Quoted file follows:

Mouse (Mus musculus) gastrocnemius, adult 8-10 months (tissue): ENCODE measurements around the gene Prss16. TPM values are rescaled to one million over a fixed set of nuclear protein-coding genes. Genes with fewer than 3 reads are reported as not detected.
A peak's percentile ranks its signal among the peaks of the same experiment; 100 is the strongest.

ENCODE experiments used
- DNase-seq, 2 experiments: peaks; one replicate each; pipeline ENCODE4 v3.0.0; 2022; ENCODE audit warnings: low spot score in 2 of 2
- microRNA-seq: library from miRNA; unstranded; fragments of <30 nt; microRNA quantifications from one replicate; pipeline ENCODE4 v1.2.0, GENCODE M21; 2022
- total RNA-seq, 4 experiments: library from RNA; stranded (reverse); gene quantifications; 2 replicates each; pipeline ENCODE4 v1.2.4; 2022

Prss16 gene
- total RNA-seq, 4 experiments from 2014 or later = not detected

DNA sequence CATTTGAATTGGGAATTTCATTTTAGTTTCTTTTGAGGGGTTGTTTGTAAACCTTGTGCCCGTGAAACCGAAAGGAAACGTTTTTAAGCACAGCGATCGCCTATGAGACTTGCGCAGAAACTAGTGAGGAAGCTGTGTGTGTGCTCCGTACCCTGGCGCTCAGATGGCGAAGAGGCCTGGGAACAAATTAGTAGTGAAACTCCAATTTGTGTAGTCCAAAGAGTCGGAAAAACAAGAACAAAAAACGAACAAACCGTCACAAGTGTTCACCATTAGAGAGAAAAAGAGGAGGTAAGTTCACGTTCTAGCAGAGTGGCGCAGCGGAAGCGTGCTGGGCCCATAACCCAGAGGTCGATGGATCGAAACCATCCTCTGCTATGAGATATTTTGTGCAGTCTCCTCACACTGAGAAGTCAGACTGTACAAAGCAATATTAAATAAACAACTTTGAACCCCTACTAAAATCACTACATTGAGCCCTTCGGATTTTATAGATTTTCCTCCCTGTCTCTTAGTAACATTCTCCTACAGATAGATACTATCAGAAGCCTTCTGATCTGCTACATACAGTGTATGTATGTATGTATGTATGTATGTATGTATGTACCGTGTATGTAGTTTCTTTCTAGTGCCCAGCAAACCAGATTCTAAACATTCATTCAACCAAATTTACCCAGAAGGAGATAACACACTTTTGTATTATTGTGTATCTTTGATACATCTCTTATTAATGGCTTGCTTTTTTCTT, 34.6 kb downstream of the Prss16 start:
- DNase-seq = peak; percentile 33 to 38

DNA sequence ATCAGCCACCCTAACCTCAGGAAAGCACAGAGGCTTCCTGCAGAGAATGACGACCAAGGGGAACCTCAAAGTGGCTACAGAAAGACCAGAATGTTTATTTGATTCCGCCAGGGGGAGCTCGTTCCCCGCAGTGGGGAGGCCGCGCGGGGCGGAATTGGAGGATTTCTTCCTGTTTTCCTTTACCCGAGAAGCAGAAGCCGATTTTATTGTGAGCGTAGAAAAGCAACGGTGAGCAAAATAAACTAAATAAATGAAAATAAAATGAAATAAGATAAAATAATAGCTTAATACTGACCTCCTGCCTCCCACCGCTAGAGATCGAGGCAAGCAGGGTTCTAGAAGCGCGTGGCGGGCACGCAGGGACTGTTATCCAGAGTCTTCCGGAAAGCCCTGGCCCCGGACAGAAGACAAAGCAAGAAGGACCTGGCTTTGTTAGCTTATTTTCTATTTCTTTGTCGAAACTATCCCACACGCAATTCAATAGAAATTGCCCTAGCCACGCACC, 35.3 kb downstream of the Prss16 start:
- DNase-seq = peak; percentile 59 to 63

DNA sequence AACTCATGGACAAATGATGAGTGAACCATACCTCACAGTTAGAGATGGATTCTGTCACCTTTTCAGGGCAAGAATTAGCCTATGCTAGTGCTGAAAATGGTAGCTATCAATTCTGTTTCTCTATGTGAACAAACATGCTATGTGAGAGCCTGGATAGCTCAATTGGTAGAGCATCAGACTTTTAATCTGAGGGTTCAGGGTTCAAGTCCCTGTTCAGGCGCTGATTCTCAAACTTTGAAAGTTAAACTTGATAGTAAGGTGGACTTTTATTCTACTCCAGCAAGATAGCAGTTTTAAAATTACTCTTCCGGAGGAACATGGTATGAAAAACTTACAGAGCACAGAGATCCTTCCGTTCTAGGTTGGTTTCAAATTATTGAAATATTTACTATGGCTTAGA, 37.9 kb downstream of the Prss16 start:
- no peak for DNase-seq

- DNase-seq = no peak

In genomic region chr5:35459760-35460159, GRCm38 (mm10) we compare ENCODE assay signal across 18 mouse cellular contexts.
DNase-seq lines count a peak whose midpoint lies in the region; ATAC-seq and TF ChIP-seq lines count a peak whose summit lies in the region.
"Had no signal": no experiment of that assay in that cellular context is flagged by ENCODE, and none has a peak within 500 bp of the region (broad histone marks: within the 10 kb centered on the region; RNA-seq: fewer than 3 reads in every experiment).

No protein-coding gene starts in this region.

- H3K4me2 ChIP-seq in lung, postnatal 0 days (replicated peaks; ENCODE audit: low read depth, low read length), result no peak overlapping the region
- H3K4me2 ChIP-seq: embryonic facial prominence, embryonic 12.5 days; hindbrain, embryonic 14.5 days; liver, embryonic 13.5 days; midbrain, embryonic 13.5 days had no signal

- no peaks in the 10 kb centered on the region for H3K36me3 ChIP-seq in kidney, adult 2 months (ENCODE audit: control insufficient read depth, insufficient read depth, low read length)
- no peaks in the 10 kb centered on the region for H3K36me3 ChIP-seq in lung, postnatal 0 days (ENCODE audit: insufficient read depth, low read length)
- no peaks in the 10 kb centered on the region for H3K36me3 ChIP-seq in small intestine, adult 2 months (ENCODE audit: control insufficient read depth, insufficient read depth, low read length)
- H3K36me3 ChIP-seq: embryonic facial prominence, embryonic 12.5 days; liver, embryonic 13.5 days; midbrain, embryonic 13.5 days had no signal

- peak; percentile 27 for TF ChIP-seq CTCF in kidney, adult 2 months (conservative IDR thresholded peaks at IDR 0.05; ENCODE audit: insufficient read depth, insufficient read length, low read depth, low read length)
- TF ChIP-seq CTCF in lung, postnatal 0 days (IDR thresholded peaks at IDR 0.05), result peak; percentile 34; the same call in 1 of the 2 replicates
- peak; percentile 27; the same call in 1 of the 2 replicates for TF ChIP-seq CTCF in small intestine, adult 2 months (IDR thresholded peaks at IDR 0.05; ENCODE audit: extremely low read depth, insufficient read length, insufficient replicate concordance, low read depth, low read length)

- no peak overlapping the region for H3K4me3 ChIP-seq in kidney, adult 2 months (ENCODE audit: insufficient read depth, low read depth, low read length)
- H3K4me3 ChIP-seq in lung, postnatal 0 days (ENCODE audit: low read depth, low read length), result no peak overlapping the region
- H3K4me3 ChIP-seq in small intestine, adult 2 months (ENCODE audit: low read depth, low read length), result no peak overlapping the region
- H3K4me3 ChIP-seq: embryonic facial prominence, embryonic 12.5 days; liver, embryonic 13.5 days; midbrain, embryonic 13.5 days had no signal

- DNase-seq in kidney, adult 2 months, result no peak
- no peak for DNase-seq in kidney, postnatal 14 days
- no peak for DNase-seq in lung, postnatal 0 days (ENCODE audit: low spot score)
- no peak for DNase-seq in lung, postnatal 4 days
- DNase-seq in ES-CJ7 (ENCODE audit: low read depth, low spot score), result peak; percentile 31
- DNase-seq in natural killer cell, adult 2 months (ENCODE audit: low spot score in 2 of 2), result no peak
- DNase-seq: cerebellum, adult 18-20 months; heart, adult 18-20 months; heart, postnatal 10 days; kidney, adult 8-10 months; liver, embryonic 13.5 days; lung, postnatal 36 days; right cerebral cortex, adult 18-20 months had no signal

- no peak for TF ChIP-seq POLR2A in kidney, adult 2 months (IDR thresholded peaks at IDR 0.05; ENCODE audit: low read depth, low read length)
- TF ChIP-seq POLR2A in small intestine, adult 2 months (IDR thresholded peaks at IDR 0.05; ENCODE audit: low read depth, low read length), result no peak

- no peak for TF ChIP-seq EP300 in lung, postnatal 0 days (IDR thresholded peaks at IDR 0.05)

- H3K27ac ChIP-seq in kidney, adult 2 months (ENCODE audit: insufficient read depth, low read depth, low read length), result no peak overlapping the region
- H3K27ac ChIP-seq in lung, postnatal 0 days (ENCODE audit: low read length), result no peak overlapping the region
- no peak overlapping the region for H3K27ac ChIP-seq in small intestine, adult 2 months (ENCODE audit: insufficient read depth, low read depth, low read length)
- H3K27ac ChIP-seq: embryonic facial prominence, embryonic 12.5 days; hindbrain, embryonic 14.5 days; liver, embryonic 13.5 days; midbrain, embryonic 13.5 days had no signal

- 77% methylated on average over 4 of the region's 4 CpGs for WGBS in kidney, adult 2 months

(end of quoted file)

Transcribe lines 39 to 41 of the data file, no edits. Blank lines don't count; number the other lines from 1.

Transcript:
- DNase-seq: cerebellum, adult 18-20 months; heart, adult 18-20 months; heart, postnatal 10 days; kidney, adult 8-10 months; liver, embryonic 13.5 days; lung, postnatal 36 days; right cerebral cortex, adult 18-20 months had no signal

- no peak for TF ChIP-seq POLR2A in kidney, adult 2 months (IDR thresholded peaks at IDR 0.05; ENCODE audit: low read depth, low read length)
- TF ChIP-seq POLR2A in small intestine, adult 2 months (IDR thresholded peaks at IDR 0.05; ENCODE audit: low read depth, low read length), result no peak